Social Housing: Mould

Lord Young of Cookham Excerpts
Wednesday 10th January 2024

(6 months, 2 weeks ago)

Lords Chamber
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Baroness Scott of Bybrook Portrait Baroness Scott of Bybrook (Con)
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My Lords, there are differences between the rented housing tenures. Almost half of private rental landlords own a single property and the vast majority own fewer than five so, unlike social housing landlords, very few will have in-house or contracted repair and maintenance teams, which makes it more difficult. We have to consider proportionate timescales in legislation for the private rented sector. However, we are taking action to improve the safety and decency of private rented homes through the Renters Reform Bill, which will be in this House shortly. We have introduced an amendment to the Bill to apply a decent homes standard to the private rental sector for the first time and to give local councils enforcement powers to deal with non-decent homes. As I say, that Bill will be introduced to this House shortly. We will also set up a new private rented sector ombudsman through that Bill, which will also have extra powers.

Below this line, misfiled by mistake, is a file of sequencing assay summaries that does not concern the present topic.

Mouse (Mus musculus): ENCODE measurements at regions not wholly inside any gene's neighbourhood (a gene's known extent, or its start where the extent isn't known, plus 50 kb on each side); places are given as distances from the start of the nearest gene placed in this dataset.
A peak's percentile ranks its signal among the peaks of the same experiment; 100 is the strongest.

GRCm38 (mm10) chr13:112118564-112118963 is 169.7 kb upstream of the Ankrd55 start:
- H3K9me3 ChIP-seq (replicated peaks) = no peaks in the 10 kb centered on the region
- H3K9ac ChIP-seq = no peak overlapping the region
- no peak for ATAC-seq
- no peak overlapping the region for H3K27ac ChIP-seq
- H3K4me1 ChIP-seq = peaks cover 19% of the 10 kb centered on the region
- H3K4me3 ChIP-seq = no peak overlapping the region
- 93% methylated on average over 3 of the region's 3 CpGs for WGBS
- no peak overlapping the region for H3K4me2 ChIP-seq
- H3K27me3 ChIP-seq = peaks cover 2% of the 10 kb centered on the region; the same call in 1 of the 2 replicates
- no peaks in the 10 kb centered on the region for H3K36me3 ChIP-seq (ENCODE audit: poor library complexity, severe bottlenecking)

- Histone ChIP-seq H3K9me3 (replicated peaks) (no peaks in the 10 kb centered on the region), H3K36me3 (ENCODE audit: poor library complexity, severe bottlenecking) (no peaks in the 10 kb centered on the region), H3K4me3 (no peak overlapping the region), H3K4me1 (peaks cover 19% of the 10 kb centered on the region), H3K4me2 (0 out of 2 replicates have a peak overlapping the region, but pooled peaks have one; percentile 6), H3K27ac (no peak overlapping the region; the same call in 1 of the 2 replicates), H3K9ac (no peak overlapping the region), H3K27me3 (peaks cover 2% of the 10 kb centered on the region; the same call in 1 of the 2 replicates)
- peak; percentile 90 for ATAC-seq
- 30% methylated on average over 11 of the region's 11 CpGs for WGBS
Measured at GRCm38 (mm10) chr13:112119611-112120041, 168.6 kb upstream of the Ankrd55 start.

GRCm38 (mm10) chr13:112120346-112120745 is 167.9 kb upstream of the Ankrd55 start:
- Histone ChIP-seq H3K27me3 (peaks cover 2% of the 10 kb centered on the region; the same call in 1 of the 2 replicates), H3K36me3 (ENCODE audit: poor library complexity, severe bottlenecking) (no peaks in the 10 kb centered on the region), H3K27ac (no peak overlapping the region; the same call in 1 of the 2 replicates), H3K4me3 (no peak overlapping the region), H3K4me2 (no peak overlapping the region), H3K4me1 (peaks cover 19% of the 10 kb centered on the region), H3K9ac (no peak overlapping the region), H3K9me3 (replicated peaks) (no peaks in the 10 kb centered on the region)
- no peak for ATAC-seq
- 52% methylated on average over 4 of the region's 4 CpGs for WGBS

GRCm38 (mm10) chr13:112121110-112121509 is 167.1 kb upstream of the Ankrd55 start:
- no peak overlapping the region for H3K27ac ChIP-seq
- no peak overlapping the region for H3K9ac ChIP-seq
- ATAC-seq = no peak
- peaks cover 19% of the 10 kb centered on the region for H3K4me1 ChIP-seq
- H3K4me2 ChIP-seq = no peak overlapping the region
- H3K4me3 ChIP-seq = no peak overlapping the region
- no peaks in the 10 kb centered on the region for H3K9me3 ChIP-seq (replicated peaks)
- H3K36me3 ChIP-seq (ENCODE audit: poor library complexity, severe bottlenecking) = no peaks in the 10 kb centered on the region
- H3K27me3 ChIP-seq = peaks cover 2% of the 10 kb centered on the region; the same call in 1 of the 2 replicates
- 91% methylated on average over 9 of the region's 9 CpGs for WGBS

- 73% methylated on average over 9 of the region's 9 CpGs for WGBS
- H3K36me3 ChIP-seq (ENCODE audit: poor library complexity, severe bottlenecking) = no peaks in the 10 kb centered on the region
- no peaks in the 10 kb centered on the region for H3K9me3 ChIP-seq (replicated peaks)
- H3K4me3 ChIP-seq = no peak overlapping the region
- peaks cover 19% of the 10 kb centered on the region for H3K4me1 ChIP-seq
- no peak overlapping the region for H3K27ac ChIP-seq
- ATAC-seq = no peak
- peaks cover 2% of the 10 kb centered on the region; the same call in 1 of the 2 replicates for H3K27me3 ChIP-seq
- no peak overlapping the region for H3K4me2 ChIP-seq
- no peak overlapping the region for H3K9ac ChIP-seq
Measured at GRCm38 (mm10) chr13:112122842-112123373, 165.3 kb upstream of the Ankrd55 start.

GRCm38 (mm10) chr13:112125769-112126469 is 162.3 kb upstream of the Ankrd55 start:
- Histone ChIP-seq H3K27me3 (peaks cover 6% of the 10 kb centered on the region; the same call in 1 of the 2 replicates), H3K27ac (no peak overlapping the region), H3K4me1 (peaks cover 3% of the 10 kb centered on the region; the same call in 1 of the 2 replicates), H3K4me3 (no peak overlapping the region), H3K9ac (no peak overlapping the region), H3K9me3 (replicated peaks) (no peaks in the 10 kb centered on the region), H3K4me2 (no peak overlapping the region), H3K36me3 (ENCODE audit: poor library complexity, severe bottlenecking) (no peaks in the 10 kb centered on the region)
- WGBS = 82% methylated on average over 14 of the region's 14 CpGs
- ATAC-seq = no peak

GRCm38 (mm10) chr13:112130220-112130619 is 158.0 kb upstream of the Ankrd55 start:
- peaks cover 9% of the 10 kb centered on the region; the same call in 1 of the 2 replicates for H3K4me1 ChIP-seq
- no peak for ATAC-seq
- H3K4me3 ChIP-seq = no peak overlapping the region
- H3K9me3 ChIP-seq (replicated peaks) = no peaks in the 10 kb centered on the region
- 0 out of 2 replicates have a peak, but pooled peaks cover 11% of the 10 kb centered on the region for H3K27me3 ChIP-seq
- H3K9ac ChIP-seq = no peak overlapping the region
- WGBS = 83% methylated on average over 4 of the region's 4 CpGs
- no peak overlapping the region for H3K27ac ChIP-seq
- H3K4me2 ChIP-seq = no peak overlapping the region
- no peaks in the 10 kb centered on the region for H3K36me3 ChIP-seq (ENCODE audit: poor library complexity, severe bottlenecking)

Lord Young of Cookham Portrait Lord Young of Cookham (Con)
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My Lords, I welcome my noble friend back to the Dispatch Box. I welcome the speed with which the Government have implemented Awaab’s law and issued the consultation documents. Is there not now a dilemma facing social housing tenants who want their landlord to effect repairs? They can either go to the social housing regulator or to the Housing Ombudsman, which have different regimes but overlapping powers. Will my noble friend issue guidance so that social housing tenants can use the new powers the legislation has given to them?

Baroness Scott of Bybrook Portrait Baroness Scott of Bybrook (Con)
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My noble friend is right; this is all about communication, to make sure that tenants know what to do if they have an issue with their property. We have had a number of communications and marketing campaigns, such as Make Things Right, and the latest one is just being completed. That makes sure that all tenants know that, first, they should go to their social landlord, and if they do not get the right answer—or any answer, as sadly happens in some cases —they must go to the ombudsman. The social housing regulator will deal not with individuals but with bigger issues relating to individual housing associations.